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Evidence-Based Health Behavior Interventions for Cholera: Lessons from an Outbreak Investigation in India

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  • 1 Epidemiology Group, Indian Council of Medical Research (ICMR)–National Institute of Virology, Pune, Maharashtra, India;
  • | 2 Public Health Department, Government of Maharashtra, Nashik, Maharashtra, India;
  • | 3 Enteric Viruses Group, ICMR-National Institute of Virology, Pune, Maharashtra, India;
  • | 4 ICMR–National Institute of Cancer Prevention and Research, NOIDA, Uttar Pradesh, India;
  • | 5 Integrated Disease Surveillance Programme, Nashik, Maharashtra, India;
  • | 6 Bacteriology Group, ICMR–National Institute of Virology, Pune, Maharashtra, India

ABSTRACT.

In rural India, since 2014, the Swachh Bharat Abhiyan (Clean India Mission) has ensured construction of more than 100 million toilets and is now focusing on reinforcement of sanitation behaviors. We report a cholera outbreak in a remote village in western India where open defecation was implicated in causation. A water pipeline was damaged in the vicinity of a stream flowing from a site of open defecation. Despite the availability of a toilet facility in the majority of households (75%), open defecation was widely practiced (62.8%). Many reported not washing hands with soap and water before eating (78.5%) and after defecation (61.1%). The study emphasizes the need for focused health behavior studies and evidence-based interventions to reduce the occurrence of cholera outbreaks. This could be the last lap in the path toward achieving the United Nations Sustainable Development Goal 6, which aims to “ensure availability and sustainable management of water and sanitation for all.”

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Author Notes

Address correspondence to Rajlakshmi Viswanathan, Bacteriology Group, ICMR–National Institute of Virology, Microbial Containment Complex, 130/1, Sus Road, Pune 411021, Maharashtra, India. E-mail: rupamicro11@gmail.com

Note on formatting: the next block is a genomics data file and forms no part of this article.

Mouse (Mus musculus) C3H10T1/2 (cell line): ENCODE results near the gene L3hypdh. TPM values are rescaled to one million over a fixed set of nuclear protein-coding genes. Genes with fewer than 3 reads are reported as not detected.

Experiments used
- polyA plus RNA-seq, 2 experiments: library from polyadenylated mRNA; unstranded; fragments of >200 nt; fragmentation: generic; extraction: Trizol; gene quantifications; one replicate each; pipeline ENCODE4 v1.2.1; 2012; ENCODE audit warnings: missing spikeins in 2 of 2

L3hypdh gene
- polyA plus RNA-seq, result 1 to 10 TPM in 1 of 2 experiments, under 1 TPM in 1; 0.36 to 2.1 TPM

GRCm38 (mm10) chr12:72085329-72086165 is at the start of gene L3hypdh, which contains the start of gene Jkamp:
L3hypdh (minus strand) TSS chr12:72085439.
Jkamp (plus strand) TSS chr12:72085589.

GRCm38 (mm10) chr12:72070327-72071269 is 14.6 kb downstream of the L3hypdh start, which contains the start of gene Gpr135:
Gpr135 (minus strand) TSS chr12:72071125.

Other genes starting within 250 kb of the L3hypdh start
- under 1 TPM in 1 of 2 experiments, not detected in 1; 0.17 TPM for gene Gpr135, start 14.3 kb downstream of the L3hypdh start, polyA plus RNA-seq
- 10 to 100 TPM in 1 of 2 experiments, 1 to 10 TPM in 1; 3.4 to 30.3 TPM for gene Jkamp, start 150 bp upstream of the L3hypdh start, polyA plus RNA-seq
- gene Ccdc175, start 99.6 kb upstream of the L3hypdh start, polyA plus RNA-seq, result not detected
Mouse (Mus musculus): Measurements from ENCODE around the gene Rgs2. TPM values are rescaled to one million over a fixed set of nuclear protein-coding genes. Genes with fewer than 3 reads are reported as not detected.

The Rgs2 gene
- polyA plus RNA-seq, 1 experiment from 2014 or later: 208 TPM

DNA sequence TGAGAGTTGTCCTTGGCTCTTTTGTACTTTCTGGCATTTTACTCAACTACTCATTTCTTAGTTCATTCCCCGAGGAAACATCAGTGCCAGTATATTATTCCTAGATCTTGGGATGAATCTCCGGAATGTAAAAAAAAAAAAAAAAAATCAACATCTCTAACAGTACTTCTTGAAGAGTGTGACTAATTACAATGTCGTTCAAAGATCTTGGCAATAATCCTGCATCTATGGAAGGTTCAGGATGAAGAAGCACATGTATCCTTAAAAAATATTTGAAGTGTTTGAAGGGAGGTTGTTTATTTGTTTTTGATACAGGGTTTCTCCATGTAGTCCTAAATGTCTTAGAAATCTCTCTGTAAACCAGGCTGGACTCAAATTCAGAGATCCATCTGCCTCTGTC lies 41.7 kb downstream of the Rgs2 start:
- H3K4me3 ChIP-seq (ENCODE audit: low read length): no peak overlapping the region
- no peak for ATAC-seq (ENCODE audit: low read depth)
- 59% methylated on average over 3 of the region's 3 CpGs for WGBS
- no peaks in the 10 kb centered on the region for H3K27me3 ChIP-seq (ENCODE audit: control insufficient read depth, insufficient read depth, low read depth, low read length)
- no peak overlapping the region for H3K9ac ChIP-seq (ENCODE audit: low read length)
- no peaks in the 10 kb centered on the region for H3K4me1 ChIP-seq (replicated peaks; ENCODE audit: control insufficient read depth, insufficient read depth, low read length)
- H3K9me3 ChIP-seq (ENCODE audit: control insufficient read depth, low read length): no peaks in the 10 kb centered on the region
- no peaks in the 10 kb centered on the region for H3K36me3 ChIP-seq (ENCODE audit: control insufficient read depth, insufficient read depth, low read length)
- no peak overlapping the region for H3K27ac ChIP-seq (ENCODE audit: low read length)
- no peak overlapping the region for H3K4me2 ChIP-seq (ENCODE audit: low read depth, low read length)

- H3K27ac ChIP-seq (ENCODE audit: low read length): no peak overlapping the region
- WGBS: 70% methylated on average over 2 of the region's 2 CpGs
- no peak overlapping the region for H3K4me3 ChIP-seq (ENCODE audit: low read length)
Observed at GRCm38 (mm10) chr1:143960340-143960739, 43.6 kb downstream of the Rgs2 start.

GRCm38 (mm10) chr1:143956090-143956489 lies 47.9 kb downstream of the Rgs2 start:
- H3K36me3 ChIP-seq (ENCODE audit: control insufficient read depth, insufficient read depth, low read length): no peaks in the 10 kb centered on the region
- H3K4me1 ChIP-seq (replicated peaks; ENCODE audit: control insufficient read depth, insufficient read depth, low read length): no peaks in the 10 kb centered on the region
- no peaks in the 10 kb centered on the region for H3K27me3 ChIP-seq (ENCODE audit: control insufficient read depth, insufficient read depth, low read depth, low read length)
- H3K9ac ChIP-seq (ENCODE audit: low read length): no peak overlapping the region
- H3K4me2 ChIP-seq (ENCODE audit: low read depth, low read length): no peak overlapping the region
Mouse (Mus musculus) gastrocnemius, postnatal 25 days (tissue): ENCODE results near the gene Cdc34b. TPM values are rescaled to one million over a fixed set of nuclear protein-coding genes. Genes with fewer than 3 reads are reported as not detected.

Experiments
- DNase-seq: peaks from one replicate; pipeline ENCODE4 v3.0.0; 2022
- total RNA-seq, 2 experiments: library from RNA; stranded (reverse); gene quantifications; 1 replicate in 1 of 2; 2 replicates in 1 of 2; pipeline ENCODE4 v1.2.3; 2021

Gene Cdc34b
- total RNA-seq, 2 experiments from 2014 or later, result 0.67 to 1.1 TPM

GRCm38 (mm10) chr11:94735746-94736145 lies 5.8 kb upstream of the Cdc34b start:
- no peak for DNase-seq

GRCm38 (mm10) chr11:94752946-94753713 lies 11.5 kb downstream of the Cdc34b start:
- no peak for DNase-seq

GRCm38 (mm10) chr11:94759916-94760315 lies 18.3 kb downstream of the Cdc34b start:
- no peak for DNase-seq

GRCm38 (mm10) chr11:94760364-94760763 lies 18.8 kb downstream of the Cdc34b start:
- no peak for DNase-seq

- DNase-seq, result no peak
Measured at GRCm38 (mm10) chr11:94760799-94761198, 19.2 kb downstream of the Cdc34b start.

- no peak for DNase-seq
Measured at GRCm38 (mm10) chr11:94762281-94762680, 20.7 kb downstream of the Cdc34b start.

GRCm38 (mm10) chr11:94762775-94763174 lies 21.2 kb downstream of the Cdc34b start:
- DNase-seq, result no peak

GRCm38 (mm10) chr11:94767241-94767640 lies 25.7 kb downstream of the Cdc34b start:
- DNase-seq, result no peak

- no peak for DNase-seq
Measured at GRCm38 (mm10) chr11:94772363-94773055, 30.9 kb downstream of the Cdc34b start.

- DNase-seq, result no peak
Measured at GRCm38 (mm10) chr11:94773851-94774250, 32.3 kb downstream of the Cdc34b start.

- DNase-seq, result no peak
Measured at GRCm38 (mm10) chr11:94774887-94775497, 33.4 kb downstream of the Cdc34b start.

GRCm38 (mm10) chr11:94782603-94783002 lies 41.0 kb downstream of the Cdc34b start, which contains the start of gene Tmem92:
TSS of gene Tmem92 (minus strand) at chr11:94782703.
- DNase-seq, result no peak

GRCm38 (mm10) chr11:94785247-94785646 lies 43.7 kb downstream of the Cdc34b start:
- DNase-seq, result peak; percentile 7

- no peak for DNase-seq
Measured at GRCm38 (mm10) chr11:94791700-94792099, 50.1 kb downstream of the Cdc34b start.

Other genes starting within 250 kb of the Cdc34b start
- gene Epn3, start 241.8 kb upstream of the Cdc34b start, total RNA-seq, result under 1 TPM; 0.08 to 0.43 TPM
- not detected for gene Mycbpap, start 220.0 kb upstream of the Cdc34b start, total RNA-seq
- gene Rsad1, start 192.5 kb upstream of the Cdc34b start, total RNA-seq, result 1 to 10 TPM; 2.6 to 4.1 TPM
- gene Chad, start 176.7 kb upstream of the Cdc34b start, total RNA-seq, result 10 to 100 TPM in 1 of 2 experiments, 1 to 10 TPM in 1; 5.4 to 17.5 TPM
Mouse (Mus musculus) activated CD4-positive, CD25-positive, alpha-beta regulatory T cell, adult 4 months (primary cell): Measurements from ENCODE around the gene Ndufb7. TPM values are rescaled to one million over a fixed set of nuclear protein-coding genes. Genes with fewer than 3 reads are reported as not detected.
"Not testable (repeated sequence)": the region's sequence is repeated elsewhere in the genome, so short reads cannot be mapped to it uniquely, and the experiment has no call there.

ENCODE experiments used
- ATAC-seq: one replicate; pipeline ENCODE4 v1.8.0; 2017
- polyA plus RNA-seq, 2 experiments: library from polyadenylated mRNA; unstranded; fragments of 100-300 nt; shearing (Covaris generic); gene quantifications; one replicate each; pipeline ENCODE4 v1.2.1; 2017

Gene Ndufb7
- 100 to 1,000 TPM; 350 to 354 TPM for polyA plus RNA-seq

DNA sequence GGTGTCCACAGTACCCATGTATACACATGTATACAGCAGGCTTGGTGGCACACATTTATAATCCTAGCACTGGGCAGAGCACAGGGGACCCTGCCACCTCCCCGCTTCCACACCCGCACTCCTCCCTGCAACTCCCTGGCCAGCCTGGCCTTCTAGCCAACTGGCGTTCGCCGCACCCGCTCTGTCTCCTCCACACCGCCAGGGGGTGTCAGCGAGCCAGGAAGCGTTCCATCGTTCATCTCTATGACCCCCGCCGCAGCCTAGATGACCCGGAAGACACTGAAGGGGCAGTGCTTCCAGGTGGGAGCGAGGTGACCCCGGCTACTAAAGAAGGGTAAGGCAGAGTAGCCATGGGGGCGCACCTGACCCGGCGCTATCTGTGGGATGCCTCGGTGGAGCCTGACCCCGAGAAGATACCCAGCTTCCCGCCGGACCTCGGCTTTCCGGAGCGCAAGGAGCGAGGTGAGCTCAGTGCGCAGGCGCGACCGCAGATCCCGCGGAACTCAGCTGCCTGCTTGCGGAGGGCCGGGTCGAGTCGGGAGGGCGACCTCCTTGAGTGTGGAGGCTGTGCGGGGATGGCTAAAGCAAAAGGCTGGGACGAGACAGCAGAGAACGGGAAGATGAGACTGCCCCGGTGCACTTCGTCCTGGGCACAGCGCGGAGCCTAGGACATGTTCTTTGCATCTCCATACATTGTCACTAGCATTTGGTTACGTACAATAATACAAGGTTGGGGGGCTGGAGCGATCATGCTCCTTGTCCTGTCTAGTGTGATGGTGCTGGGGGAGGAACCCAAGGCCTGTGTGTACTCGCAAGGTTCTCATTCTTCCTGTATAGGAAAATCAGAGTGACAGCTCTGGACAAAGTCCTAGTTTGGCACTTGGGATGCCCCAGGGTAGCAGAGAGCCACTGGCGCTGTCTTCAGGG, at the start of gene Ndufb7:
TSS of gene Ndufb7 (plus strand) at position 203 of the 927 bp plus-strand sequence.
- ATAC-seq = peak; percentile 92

Financial support: This work was supported by institutional intramural funding from the Indian Council of Medical Research–National Institute of Virology, Pune, Maharashtra, India.

Authors’ addresses: Avinash Deoshatwar, Epidemiology Group, Indian Council of Medical Research (ICMR)–National Institute of Virology, Pune, Maharashtra, India, E-mail: avinash.deoshatwar@gmail.com. Dawal Salve, Public Health Department, Government of Maharashtra, Nashik, Maharashtra, India, E-mail: idspnasik@gmail.com. Varanasi Gopalkrishna and Madhuri Joshi, Enteric Viruses Group, ICMR-National Institute of Virology, Pune, Maharashtra, India, E-mails: gopalvk58@hotmail.com and jmadhuri10121968@gmail.com. Anuj Kumar, ICMR–National Institute of Cancer Prevention and Research, NOIDA, Uttar Pradesh, India, E-mail: anuj.ahar@gmail.com. Uday Barve, Integrated Disease Surveillance Programme, Nashik, Maharashtra, India, E-mail: dr14uday@gmail.com. Savita Katendra, Varsha Dhembre, Shradha Maheshwari, and Rajlakshmi Viswanathan, Bacteriology Group, ICMR–National Institute of Virology, Pune, Maharashtra, India, E-mails: sairajsavita@gmail.com, varshadhembre.95@gmail.com, shradhamaheshwari1992@gmail.com, and vishwanathan@gov.in.

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